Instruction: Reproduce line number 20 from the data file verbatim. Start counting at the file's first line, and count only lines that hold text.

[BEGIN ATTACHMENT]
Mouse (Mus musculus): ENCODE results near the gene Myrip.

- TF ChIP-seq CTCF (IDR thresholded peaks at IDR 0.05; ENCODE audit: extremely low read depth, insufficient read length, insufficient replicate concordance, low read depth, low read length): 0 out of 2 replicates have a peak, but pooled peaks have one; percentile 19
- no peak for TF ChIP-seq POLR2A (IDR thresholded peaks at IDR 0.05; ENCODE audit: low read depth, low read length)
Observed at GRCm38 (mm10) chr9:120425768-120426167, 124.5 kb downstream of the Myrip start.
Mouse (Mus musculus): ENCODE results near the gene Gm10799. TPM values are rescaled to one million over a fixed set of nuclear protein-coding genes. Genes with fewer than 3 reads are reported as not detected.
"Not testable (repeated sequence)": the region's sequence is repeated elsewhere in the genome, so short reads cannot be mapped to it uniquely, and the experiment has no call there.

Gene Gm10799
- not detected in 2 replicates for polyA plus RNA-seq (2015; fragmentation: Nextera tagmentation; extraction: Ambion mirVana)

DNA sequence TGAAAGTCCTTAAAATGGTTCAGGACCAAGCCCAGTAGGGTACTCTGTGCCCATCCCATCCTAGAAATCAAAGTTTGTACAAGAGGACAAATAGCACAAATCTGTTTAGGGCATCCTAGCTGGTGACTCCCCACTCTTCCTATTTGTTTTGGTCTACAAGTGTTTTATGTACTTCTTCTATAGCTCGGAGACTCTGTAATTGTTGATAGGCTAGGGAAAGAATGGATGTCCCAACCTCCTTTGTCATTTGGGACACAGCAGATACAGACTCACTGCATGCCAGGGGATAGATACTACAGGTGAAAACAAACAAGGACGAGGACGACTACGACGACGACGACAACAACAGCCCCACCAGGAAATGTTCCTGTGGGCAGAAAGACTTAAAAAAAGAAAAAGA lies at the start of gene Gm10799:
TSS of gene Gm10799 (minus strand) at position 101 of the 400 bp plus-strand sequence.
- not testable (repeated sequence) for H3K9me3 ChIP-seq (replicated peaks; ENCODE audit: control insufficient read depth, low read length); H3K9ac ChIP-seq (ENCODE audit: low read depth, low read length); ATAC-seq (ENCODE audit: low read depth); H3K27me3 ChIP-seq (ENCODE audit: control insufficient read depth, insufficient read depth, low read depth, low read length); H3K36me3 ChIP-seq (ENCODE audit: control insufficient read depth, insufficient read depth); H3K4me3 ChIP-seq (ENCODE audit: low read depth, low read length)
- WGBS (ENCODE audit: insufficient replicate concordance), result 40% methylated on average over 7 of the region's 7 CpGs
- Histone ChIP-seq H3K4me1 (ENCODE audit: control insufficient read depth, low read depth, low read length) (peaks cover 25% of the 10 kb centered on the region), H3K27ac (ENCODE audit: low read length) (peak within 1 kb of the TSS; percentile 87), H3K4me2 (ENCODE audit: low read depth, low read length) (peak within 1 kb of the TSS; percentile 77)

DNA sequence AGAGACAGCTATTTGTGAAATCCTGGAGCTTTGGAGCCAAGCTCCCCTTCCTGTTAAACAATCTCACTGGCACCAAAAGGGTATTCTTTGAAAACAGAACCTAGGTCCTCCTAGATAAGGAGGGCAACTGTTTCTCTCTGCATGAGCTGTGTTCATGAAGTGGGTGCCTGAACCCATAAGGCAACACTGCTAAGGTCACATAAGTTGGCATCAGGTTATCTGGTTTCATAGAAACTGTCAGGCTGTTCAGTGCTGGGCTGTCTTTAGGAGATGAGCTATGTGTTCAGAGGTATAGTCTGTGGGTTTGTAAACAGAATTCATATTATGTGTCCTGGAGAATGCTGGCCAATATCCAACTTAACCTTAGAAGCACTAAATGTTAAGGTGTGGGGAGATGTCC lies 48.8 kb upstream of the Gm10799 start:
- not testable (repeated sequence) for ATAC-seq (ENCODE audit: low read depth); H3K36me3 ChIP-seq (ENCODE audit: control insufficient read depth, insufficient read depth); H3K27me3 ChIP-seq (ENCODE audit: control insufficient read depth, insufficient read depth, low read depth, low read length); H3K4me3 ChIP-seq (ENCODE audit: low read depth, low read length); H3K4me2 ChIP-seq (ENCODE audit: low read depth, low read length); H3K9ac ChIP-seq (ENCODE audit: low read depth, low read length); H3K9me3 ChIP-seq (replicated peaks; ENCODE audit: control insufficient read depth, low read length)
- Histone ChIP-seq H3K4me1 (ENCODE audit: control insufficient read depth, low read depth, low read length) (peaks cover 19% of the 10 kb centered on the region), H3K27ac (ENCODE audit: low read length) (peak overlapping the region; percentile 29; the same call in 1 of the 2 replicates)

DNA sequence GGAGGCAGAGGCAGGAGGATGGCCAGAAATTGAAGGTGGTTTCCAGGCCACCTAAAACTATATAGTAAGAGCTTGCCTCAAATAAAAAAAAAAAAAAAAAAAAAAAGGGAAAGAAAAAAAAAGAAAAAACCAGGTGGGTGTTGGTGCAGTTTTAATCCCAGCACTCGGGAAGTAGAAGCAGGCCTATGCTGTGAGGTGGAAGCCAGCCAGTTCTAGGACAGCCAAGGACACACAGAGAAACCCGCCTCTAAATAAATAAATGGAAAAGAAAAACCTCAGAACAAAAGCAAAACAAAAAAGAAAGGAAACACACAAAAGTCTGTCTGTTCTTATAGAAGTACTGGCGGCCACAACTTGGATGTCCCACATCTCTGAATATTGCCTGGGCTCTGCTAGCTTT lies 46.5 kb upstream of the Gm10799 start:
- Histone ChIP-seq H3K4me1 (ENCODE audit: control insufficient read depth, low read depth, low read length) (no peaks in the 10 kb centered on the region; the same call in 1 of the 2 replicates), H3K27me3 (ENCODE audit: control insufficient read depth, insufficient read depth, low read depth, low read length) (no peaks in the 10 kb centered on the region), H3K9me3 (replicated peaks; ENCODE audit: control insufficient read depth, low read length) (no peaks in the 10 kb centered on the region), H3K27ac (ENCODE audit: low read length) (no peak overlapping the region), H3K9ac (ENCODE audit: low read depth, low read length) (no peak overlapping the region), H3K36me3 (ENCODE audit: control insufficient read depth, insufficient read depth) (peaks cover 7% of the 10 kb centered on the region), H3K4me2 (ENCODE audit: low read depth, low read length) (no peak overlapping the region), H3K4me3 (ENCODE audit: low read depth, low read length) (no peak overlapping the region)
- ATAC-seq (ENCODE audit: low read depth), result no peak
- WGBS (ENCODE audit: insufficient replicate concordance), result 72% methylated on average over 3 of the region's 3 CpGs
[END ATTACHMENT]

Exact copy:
- WGBS (ENCODE audit: insufficient replicate concordance), result 72% methylated on average over 3 of the region's 3 CpGs